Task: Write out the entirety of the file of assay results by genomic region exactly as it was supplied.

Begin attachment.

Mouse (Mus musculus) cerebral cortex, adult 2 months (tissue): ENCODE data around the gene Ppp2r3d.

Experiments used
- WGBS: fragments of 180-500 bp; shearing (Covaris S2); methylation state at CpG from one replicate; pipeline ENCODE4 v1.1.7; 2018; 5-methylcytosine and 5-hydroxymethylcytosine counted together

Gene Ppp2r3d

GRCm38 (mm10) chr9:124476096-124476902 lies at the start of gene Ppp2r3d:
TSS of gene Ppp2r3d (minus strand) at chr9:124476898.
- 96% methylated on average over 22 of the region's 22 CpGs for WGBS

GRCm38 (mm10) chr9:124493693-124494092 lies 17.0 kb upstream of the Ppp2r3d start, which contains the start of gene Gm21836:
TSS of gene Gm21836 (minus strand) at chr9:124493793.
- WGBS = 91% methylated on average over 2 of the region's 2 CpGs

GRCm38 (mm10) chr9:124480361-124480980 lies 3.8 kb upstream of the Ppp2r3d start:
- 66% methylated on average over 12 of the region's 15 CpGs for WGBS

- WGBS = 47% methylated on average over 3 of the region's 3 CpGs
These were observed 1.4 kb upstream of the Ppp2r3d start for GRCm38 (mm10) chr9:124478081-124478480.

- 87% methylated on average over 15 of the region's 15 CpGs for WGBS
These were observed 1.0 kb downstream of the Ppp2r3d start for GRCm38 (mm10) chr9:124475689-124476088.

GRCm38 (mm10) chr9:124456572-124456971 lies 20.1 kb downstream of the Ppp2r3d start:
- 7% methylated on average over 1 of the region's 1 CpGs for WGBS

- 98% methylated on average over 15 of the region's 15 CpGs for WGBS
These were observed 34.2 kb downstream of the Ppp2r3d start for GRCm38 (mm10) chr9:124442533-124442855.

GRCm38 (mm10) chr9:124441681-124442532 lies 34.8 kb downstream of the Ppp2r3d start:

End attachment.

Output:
Mouse (Mus musculus) cerebral cortex, adult 2 months (tissue): ENCODE data around the gene Ppp2r3d.

Experiments used
- WGBS: fragments of 180-500 bp; shearing (Covaris S2); methylation state at CpG from one replicate; pipeline ENCODE4 v1.1.7; 2018; 5-methylcytosine and 5-hydroxymethylcytosine counted together

Gene Ppp2r3d

GRCm38 (mm10) chr9:124476096-124476902 lies at the start of gene Ppp2r3d:
TSS of gene Ppp2r3d (minus strand) at chr9:124476898.
- 96% methylated on average over 22 of the region's 22 CpGs for WGBS

GRCm38 (mm10) chr9:124493693-124494092 lies 17.0 kb upstream of the Ppp2r3d start, which contains the start of gene Gm21836:
TSS of gene Gm21836 (minus strand) at chr9:124493793.
- WGBS = 91% methylated on average over 2 of the region's 2 CpGs

GRCm38 (mm10) chr9:124480361-124480980 lies 3.8 kb upstream of the Ppp2r3d start:
- 66% methylated on average over 12 of the region's 15 CpGs for WGBS

- WGBS = 47% methylated on average over 3 of the region's 3 CpGs
These were observed 1.4 kb upstream of the Ppp2r3d start for GRCm38 (mm10) chr9:124478081-124478480.

- 87% methylated on average over 15 of the region's 15 CpGs for WGBS
These were observed 1.0 kb downstream of the Ppp2r3d start for GRCm38 (mm10) chr9:124475689-124476088.

GRCm38 (mm10) chr9:124456572-124456971 lies 20.1 kb downstream of the Ppp2r3d start:
- 7% methylated on average over 1 of the region's 1 CpGs for WGBS

- 98% methylated on average over 15 of the region's 15 CpGs for WGBS
These were observed 34.2 kb downstream of the Ppp2r3d start for GRCm38 (mm10) chr9:124442533-124442855.

GRCm38 (mm10) chr9:124441681-124442532 lies 34.8 kb downstream of the Ppp2r3d start: